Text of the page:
This Week in This Week in Tech - 12/18/15
IBM announced the opening of a Munich-based global headquarters for the Watson IoT Cloud this week, which brings a series of new offerings from the tech behemoth’s Jeopardy-playing AI platform to developers working on the Internet of Things. Watson’s PR team has already been hard at work explaining how the technology can transform healthcare, customer service, and ecommerce, and now its NLP powers will help connected devices better understand spoken commands and its analytics capabilities will make sense of all that data. IBM would like you to remain excited, please.
Donald Trump, the (gulp) frontrunner for the Republican presidential nomination, made headlines yet again this week when he announced in the primary debates that he doesn’t want ISIS “using our Internet.” As appalling as we find pretty much everything The Donald says, his idea isn’t entirely outside the bounds of the White House’s influence. Meanwhile, congressional Republicans retreated from their latest battle in the war against the Internet when they allowed the year-end spending bill to proceed without an anti-Net Neutrality rider. They did, however, attach the Cybersecurity Information Sharing Act (CISA) to the omnibus bill, meaning that even if President Obama wants to veto, he would have to do so at the risk of the entire Federal budget.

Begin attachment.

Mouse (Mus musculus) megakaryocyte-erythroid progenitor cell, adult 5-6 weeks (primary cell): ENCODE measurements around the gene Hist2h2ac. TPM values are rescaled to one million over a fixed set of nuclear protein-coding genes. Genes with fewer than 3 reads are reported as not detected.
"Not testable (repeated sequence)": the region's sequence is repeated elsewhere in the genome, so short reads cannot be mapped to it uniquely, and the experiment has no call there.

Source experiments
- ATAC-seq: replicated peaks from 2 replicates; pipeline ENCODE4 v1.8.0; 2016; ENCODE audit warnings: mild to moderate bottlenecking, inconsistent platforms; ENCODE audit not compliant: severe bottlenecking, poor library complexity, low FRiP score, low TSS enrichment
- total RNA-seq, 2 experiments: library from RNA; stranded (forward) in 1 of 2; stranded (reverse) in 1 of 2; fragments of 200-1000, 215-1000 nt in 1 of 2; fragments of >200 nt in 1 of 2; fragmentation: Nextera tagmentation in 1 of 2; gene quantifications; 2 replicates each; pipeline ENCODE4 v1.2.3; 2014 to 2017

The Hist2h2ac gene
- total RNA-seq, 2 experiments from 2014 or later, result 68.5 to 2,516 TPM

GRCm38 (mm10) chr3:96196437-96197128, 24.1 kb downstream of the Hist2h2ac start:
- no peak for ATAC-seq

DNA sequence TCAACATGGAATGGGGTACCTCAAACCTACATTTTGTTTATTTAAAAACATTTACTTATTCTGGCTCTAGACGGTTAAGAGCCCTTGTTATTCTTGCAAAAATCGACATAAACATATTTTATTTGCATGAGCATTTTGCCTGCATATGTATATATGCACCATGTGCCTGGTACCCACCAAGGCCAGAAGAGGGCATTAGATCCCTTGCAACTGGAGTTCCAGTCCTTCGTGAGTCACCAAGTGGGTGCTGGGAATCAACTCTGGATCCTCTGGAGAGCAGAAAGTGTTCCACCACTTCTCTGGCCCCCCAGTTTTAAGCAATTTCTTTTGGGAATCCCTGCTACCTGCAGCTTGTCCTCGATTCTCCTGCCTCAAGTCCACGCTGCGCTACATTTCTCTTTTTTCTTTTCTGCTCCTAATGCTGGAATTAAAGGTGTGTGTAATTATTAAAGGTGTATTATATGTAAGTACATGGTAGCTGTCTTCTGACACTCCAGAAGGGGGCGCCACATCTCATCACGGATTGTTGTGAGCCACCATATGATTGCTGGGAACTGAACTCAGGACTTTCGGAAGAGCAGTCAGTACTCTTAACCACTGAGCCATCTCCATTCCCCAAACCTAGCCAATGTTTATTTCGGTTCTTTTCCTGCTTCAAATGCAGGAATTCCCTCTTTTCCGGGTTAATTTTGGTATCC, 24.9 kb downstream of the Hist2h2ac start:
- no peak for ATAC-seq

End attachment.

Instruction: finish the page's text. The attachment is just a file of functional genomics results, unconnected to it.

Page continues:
Speaking of Net Neutrality, the FCC is asking internet service providers to explain how they judge what usages are and aren’t subject to data caps, allegations were lodged that Comcast can’t actually tell how much data we’re all using accurately, and Netflix is taking it upon itself to decide how much bandwidth certain content deserves. But before you get outraged, remember how good you have it: new research shows that while the overall speed of data transfer has grown by 14% in just the third quarter of 2015, only 5% of users have access to broadband.
Speaking of how good you have it: earlier this week, a Brazilian judge ordered the shutdown of WhatsApp after the messaging company declined to turn over data to authorities conducting an investigation. This seemed to drive the entire country into a teen-angst meltdown and spurred the birth of the next messaging Unicorn when the 93% of the country’s internet-connected population who uses WhatsApp suddenly downloaded competitor messaging app Telegram in a desperate attempt to get their social fix. Literally 12 hours into the 48-hour blackout, another judge reversed the ruling, probably because the entire country had taken to the streets with forlorn looks like some kind of social zombie apocalypse.
Some other cool things happened this week, too:
- A lot of haters and a lot of hype around the release of the new Star Wars movie;
- Netflix, which is apparently one of the top-10 highest-grossing apps worldwide (take that, content haters) unleashed some love for Windows users;
- Spotify launched a new playlist feature, but nobody cares because Pandora was way more interesting;
- and Mystery Science Theater 3000 successfully closed out the largest video crowdfunding effort to date, which means we’ll be getting 14 new episodes sometime in the near future.